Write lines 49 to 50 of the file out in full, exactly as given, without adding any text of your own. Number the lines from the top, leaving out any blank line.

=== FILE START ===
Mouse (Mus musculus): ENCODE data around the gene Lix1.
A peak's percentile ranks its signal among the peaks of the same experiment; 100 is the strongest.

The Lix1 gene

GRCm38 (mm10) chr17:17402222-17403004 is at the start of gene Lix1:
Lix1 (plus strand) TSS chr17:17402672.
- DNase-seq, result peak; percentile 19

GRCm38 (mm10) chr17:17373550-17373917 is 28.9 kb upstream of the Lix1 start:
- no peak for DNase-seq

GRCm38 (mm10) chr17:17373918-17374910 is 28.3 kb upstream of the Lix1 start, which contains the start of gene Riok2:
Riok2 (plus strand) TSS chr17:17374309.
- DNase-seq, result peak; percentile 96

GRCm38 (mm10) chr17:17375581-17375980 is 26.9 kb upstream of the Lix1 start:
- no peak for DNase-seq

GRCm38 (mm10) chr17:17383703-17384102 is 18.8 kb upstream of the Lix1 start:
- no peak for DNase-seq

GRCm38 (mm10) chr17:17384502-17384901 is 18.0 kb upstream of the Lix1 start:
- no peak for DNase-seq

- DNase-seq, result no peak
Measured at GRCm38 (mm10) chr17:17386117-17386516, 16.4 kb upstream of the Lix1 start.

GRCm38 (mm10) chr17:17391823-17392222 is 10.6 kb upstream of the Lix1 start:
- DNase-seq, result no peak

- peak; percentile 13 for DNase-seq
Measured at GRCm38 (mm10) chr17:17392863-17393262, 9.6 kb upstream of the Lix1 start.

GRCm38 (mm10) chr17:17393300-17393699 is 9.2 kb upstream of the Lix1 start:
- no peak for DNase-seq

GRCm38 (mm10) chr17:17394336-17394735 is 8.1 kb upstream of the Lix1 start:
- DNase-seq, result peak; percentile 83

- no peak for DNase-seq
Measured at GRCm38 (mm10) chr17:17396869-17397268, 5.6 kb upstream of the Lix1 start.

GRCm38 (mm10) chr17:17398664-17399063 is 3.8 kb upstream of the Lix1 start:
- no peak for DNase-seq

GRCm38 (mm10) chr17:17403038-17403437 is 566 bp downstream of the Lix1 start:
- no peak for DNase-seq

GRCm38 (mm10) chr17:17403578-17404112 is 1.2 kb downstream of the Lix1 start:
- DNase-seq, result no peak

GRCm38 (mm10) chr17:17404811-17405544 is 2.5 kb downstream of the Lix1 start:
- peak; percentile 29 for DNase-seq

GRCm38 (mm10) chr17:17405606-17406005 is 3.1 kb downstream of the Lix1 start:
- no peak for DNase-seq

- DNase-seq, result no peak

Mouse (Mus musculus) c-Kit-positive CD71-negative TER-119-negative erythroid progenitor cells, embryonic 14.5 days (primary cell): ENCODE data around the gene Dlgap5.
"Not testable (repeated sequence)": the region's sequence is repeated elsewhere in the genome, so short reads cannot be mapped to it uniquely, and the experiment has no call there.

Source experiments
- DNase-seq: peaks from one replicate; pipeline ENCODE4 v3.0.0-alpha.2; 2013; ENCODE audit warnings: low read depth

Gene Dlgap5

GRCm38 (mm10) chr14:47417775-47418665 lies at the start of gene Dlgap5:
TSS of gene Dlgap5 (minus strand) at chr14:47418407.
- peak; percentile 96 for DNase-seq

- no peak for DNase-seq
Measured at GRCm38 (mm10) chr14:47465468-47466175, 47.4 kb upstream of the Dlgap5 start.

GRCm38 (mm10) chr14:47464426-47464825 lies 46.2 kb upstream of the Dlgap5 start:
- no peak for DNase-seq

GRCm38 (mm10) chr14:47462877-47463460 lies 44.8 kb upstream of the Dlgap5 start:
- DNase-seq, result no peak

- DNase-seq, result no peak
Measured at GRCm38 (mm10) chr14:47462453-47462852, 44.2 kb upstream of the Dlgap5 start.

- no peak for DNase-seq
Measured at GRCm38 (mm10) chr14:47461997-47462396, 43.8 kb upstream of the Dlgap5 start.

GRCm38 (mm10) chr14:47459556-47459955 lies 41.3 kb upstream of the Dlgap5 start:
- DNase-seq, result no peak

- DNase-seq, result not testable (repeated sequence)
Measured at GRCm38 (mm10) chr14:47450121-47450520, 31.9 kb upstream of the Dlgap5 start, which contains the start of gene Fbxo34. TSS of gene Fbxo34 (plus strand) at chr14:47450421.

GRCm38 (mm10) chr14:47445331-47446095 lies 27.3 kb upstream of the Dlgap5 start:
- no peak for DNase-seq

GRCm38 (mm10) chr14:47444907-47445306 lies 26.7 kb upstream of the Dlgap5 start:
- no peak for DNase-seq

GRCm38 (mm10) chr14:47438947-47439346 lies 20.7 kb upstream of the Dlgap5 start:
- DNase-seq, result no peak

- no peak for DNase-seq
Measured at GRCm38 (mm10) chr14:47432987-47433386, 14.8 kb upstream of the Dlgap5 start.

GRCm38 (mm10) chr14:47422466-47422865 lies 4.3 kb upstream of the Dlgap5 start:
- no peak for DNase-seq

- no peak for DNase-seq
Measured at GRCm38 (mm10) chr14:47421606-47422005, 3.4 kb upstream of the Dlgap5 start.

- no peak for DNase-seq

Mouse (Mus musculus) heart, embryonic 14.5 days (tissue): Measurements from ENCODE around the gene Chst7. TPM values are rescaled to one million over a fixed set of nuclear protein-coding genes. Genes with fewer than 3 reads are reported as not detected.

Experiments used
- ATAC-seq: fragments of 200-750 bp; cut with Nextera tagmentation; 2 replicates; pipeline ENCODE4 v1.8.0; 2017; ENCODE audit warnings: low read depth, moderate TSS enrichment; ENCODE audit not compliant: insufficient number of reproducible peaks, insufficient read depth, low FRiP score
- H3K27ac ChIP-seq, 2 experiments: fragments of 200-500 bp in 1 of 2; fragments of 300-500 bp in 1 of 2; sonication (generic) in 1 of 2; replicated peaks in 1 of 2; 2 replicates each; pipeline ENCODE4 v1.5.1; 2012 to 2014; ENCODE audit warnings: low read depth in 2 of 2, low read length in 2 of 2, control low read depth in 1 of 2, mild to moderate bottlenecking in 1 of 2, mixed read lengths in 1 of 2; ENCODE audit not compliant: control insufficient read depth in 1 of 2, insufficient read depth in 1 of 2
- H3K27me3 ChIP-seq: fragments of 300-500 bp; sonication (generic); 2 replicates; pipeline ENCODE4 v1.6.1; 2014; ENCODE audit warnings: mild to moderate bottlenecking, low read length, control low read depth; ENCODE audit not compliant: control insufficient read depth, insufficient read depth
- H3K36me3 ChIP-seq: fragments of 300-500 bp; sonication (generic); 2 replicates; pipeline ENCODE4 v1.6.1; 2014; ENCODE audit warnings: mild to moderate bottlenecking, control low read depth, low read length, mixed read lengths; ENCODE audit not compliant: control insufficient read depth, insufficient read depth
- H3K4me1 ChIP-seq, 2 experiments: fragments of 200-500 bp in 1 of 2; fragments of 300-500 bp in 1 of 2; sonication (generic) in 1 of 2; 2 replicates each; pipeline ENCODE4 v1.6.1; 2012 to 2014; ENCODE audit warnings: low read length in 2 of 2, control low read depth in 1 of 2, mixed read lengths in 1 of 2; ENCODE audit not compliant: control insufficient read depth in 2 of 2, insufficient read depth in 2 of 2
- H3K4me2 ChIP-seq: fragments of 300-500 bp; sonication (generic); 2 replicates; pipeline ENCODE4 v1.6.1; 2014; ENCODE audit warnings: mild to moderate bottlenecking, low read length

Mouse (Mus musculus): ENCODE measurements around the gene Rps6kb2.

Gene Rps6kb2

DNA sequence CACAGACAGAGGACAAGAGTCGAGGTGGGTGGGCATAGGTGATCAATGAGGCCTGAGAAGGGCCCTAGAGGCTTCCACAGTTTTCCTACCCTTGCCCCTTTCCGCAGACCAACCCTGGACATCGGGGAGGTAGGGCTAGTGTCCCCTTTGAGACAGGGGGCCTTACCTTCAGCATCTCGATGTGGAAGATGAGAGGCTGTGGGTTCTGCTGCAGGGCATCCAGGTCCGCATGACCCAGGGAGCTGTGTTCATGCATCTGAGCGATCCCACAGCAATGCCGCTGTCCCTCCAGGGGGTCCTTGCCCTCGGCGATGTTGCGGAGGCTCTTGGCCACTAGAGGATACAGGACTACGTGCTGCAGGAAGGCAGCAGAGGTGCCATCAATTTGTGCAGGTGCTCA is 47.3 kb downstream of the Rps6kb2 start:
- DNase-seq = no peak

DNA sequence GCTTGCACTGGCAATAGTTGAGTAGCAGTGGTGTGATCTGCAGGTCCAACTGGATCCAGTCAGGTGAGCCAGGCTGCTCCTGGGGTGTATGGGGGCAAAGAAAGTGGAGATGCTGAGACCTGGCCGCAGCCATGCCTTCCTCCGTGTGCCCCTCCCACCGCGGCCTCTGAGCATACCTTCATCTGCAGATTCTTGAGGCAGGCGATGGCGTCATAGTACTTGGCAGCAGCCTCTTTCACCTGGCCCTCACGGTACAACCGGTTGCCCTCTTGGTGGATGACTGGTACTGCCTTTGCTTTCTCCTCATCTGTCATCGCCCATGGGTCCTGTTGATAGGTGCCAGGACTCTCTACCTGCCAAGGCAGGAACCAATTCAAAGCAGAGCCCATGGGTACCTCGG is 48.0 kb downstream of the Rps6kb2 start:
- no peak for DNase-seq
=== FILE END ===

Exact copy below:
- no peak for DNase-seq
Measured at GRCm38 (mm10) chr14:47465468-47466175, 47.4 kb upstream of the Dlgap5 start.